The Effect of Reported Sleep, Perceived Fatigue, and Sleepiness on Cognitive Performance in a Sample of Emergency Nurses

Lisa A. Wolf*, Cydne Perhats, Altair Delao, Zoran Martinovich

*Corresponding author for this work

Research output: Contribution to journalArticle

7 Citations (Scopus)

Abstract

OBJECTIVE: The aim of this study is to explore the relationship between reported sleep, perceived fatigue and sleepiness, and cognitive performance. BACKGROUND: Although evidence suggests that fatigue and sleepiness affect the provision of care in inpatient units, there is a lack of research on the sleep patterns of emergency nurses and the effects of disturbed sleep and fatigue on their cognitive abilities and susceptibility to medical errors. METHODS: A quantitative correlational design was used in this study; in each of 7 different statistical models, zero-order relationships between predictors and the dependent variable were examined with appropriate inferential tests. RESULTS: Participants reported high levels of sleepiness and chronic fatigue that impeded full functioning both at work and at home. CONCLUSIONS: Although high levels of self-reported fatigue did not show any effects on cognitive function, other factors in the environment may contribute to delayed, missed, or inappropriate care. Further research is indicated.

Original languageEnglish (US)
Pages (from-to)41-49
Number of pages9
JournalJournal of Nursing Administration
Volume47
Issue number1
DOIs
StatePublished - Jan 1 2017

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Fatigue
Sleep
Emergencies
Nurses
Medical Errors
Aptitude
Statistical Models
Research
Cognition
Inpatients

ASJC Scopus subject areas

  • Leadership and Management

Cite this

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abstract = "OBJECTIVE: The aim of this study is to explore the relationship between reported sleep, perceived fatigue and sleepiness, and cognitive performance. BACKGROUND: Although evidence suggests that fatigue and sleepiness affect the provision of care in inpatient units, there is a lack of research on the sleep patterns of emergency nurses and the effects of disturbed sleep and fatigue on their cognitive abilities and susceptibility to medical errors. METHODS: A quantitative correlational design was used in this study; in each of 7 different statistical models, zero-order relationships between predictors and the dependent variable were examined with appropriate inferential tests. RESULTS: Participants reported high levels of sleepiness and chronic fatigue that impeded full functioning both at work and at home. CONCLUSIONS: Although high levels of self-reported fatigue did not show any effects on cognitive function, other factors in the environment may contribute to delayed, missed, or inappropriate care. Further research is indicated.",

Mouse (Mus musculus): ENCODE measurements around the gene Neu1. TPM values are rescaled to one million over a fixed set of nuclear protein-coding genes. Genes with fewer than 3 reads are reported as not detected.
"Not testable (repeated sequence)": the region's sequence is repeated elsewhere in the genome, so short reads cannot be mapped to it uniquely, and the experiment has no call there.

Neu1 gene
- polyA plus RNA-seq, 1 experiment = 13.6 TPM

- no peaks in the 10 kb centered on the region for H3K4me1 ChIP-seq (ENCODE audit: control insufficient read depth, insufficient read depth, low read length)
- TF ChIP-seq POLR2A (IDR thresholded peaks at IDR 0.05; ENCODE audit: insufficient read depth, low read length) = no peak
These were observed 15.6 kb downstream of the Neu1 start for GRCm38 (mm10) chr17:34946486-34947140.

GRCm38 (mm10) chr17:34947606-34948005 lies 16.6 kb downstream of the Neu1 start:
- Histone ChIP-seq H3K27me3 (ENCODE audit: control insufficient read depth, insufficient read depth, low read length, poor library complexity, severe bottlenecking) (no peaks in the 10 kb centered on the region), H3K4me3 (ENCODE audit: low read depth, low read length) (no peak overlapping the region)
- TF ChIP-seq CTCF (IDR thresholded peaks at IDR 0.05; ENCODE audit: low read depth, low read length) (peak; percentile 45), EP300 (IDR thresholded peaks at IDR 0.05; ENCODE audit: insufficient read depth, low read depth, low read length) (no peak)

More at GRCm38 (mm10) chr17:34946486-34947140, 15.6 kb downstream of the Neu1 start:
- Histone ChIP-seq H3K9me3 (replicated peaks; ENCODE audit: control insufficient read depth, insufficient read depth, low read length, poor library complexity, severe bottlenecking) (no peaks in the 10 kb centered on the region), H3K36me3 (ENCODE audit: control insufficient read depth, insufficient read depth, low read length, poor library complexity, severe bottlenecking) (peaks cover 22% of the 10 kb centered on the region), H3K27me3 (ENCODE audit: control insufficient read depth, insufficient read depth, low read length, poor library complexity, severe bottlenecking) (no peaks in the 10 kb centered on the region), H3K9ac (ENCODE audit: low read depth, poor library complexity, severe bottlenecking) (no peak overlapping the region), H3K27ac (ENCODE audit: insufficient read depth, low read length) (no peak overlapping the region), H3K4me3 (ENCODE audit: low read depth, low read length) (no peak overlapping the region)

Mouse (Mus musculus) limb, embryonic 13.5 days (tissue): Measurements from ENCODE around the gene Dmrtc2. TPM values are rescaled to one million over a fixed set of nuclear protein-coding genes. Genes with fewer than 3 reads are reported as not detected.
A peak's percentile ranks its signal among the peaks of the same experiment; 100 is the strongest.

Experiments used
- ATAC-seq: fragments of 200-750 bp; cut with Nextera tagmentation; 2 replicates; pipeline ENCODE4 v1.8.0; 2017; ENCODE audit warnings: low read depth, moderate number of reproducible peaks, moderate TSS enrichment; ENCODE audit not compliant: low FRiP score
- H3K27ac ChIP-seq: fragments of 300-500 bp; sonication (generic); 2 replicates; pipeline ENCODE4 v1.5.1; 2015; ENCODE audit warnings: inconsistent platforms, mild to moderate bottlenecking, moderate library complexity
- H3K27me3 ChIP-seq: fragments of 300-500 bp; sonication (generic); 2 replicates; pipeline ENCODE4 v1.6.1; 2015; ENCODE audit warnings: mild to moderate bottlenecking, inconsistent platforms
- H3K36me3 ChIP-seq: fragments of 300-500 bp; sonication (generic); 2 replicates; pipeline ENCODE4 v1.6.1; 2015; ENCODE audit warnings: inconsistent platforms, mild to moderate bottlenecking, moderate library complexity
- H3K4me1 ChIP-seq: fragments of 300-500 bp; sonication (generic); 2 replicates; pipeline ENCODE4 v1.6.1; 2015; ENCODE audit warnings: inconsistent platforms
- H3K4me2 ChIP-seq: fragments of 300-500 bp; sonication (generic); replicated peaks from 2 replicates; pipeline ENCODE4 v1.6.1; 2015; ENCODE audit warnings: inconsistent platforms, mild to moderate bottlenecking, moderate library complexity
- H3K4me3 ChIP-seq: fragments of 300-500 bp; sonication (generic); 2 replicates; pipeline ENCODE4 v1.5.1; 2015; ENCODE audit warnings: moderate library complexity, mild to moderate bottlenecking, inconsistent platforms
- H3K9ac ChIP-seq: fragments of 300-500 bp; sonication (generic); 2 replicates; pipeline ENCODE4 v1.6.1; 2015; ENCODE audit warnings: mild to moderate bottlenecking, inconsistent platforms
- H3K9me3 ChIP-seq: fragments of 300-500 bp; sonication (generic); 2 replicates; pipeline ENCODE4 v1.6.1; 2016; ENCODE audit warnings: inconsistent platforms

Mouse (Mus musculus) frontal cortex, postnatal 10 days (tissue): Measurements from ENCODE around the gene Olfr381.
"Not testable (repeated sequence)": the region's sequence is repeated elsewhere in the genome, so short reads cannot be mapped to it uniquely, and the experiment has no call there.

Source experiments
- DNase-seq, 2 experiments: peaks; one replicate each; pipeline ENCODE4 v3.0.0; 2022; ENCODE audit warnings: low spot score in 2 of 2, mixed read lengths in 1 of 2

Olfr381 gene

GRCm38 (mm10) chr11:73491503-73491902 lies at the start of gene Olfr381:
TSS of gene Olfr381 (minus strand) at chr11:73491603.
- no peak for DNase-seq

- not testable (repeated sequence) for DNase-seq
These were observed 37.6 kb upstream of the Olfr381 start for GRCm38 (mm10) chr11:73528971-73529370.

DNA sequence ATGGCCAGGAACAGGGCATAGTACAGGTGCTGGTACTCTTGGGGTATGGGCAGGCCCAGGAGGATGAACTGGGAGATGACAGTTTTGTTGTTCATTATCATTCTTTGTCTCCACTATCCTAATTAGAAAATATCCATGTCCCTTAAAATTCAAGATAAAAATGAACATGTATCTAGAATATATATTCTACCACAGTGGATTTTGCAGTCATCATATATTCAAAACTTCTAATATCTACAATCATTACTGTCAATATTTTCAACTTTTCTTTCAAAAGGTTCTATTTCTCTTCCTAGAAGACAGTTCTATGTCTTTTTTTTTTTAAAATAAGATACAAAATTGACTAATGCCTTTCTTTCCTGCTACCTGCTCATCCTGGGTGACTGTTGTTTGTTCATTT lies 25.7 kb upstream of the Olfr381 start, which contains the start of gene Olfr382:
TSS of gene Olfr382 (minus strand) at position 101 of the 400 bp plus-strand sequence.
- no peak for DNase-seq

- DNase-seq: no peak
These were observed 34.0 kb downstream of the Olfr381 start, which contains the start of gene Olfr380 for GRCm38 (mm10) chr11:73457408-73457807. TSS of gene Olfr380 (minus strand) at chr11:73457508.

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The Effect of Reported Sleep, Perceived Fatigue, and Sleepiness on Cognitive Performance in a Sample of Emergency Nurses. / Wolf, Lisa A.; Perhats, Cydne; Delao, Altair; Martinovich, Zoran.

In: Journal of Nursing Administration, Vol. 47, No. 1, 01.01.2017, p. 41-49.

Research output: Contribution to journalArticle

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AU - Martinovich, Zoran

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